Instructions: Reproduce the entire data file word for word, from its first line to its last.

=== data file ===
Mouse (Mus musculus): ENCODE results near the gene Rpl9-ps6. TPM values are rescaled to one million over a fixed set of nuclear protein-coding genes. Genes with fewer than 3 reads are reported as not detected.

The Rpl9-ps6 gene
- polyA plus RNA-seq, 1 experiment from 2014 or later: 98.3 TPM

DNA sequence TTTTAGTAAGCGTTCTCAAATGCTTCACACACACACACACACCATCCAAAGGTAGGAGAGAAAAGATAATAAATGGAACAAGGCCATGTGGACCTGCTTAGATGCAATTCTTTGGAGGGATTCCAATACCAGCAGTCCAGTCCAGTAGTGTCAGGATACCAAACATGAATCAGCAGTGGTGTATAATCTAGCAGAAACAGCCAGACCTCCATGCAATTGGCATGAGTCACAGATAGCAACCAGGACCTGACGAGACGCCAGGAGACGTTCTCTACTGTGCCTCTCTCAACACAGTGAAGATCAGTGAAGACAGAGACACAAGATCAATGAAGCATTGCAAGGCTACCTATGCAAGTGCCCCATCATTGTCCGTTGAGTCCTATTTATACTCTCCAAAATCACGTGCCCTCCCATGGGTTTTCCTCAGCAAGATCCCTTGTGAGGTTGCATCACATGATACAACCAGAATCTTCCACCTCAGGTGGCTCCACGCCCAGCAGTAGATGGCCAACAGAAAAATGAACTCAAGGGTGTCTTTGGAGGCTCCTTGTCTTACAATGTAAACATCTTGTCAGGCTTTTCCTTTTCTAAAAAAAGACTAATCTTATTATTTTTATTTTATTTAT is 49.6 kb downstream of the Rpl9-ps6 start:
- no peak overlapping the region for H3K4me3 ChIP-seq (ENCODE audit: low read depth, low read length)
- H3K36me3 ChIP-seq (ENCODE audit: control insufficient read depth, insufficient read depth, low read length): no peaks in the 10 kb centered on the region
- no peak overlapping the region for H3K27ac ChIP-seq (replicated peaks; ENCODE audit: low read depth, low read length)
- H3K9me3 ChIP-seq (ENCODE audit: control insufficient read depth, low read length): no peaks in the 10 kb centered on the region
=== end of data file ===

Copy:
Mouse (Mus musculus): ENCODE results near the gene Rpl9-ps6. TPM values are rescaled to one million over a fixed set of nuclear protein-coding genes. Genes with fewer than 3 reads are reported as not detected.

The Rpl9-ps6 gene
- polyA plus RNA-seq, 1 experiment from 2014 or later: 98.3 TPM

DNA sequence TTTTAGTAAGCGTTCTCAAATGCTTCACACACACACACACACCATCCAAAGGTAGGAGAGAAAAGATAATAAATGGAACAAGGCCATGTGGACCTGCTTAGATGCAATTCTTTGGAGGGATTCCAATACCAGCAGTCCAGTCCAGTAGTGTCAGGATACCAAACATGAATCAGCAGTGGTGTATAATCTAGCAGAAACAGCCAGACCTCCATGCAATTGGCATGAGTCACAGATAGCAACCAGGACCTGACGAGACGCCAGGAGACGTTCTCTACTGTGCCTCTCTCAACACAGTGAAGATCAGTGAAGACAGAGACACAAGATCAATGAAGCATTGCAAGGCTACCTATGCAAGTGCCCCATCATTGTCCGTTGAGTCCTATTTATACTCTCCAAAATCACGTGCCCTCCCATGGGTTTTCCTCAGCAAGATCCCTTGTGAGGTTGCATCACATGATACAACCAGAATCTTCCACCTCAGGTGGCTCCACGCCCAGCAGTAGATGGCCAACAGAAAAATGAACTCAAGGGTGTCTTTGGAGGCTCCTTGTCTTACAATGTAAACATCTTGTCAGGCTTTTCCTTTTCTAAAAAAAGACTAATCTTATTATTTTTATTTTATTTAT is 49.6 kb downstream of the Rpl9-ps6 start:
- no peak overlapping the region for H3K4me3 ChIP-seq (ENCODE audit: low read depth, low read length)
- H3K36me3 ChIP-seq (ENCODE audit: control insufficient read depth, insufficient read depth, low read length): no peaks in the 10 kb centered on the region
- no peak overlapping the region for H3K27ac ChIP-seq (replicated peaks; ENCODE audit: low read depth, low read length)
- H3K9me3 ChIP-seq (ENCODE audit: control insufficient read depth, low read length): no peaks in the 10 kb centered on the region